Gill Wadsworth writes that plummeting share prices from the US’s biggest companies is leading investors to ditch cap-weighted indexes ETF in favour of their balanced weighted counterparts.
Nick Kalivas, head of factor and core equity product strategy at Invesco, says the asset manager’s S&P 500 Equal Weight ETF (RSP) achieved more than USD4 billion in year-to-date inflows, with over USD1 billion entering the fund since October, including USD 260 million in just one day.
“Cap weighted indexes have a high degree of exposure to mega cap growth names, and this has been a year where they have fallen out of favour. One of the reasons that equal weight is an attractive alternative is that they mitigate your concentration risk by spreading your investment across the S&P 500 rather than being dominated by just a few large companies that, this year, have proved a drag on returns,” Kalivas says.
In the past year, many of the US mega-cap stocks which dominate the S&P 500 – 10 companies account for 28 per cent of the index – have seen the value of their stock fall significantly.
Microsoft – the second largest company in the US by market cap – saw its share price fall from USD148.3 on 29 October last year to USD94.7 on 31 October 2022.
Meanwhile Amazon – the fourth largest company in the world by market cap – suffered drops from USD175.4 on 30 November 2021 to USD94.9 on 18 November this year.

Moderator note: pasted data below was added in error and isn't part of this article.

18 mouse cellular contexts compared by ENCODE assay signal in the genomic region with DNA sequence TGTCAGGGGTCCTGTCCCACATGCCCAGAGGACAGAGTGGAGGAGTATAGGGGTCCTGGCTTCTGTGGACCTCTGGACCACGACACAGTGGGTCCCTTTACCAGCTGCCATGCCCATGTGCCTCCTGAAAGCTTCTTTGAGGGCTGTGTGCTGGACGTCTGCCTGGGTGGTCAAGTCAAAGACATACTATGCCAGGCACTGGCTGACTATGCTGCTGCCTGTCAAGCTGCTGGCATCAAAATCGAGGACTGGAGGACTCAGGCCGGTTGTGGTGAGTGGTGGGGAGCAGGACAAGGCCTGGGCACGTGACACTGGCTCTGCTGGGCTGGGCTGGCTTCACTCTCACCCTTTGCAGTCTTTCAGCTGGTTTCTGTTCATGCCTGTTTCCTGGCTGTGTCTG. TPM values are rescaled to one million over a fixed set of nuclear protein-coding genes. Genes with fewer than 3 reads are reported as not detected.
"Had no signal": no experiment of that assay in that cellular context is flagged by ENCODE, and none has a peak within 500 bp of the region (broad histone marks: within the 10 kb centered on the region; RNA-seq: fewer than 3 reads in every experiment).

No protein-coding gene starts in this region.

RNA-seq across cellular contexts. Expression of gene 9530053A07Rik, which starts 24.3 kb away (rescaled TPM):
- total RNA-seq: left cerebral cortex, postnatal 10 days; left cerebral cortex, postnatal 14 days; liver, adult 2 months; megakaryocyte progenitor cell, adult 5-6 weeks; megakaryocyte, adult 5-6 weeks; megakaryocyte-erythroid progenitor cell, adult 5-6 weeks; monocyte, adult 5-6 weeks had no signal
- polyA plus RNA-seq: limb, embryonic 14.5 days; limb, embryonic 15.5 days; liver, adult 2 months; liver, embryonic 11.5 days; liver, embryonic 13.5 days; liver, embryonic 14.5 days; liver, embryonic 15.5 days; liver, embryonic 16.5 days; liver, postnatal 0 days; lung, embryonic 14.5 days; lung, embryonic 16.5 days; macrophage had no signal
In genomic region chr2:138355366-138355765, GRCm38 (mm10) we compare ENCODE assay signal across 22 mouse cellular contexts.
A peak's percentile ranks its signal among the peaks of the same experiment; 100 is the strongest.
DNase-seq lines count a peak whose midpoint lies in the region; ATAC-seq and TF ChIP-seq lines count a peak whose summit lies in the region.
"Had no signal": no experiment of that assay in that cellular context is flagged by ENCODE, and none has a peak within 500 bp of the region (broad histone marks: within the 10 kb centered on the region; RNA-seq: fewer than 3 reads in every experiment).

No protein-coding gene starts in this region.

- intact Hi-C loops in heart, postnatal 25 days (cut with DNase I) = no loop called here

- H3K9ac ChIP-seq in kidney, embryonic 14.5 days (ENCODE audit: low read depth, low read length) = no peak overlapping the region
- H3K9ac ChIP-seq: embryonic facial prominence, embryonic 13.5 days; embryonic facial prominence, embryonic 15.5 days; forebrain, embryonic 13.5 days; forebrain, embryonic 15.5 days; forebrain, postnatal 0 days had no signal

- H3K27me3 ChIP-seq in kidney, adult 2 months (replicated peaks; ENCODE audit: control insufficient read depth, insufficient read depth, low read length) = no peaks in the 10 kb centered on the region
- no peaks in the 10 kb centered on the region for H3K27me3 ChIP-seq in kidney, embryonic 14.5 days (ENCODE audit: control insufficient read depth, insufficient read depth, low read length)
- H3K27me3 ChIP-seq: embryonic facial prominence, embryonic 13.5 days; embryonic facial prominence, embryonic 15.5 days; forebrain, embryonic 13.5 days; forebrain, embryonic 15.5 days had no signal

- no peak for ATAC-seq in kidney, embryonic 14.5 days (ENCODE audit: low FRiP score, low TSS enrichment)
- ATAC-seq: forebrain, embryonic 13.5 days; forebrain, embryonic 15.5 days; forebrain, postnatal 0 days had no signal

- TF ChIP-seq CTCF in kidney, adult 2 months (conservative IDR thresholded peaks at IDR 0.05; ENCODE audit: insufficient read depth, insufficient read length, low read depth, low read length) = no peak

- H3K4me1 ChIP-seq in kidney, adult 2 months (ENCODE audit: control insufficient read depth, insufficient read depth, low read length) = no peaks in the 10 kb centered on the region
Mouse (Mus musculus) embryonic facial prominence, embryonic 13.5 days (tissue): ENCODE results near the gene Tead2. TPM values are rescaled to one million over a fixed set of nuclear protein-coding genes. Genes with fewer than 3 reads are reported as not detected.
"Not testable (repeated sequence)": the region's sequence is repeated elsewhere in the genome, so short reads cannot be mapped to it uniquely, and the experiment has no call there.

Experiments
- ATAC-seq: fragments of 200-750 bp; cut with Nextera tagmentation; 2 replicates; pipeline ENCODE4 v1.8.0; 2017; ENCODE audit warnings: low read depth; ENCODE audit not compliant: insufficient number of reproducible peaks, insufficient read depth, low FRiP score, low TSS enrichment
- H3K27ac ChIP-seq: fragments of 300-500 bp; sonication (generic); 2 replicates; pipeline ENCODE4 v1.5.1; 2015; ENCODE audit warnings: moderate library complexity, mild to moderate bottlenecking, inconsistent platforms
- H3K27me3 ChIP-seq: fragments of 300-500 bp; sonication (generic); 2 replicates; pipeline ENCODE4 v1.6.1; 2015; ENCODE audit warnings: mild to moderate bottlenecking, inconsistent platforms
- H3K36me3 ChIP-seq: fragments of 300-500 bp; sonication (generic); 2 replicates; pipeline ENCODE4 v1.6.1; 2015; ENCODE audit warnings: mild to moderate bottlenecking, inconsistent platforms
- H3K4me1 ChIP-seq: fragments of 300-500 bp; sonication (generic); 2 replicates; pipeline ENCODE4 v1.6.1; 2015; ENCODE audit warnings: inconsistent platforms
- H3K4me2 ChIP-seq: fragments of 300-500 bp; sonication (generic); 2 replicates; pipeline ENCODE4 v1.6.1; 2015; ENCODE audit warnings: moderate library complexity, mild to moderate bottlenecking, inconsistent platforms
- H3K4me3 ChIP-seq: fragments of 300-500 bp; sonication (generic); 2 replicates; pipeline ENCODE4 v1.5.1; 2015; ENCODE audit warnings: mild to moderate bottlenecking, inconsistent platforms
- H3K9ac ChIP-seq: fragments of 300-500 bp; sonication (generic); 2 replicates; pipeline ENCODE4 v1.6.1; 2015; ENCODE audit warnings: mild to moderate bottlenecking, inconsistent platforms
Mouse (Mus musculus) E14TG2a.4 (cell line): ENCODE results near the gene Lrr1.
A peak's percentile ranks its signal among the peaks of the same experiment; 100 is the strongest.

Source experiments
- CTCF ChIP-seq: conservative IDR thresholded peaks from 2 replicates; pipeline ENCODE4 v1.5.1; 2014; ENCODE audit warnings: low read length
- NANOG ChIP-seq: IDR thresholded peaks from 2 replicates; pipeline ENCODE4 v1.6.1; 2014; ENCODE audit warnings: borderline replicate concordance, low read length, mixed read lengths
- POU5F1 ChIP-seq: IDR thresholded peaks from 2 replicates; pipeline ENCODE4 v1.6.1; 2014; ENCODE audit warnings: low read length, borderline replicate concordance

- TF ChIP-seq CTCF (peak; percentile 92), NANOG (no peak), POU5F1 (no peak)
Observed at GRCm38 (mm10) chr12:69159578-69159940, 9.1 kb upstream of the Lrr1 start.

The sixth largest company by market cap, Tesla, experienced a fall from USD381.6 at the end of November 2021, to USD183.2 on 18 November 2022.
Kalivas says recent earnings have caused the mega-cap growth stocks to fall out of favour, making small-cap stocks appear relatively inexpensive, leading investors to want exposure to smaller and medium-sized companies.
“Investors who have been sensitive to valuation in a higher inflation and more normalised rate environment, are more attracted to the equal weight strategy because as you go down the market cap spectrum they become more attractively valued and so owning those smaller stocks within the S&P 500 is helps to reduce some of that valuation stretch,” he says.
Kalivas argues that while the mega-cap stocks are “great companies” their size often makes it difficult to grow.
“Just by the law of large numbers, it makes it hard for very big companies to really grow. Historically the mega-cap names have not been the rewarded stocks, it’s really been the smaller stocks that have tended to outperform.”
In the year to end of October, the Invesco Equal Weight ETF returned -12.91 per cent versus -17.7 per cent from the S&P 500 index.
Kalivas says: “The performance has been very strong on a relative basis. If you look at the attribution in return, it has really come from the fact the fund has not been overexposed to technology or communication services sectors. It has done what one would expect given the environment that we’ve experienced, and I think investors should be pleased with how equal weight has traded this year.”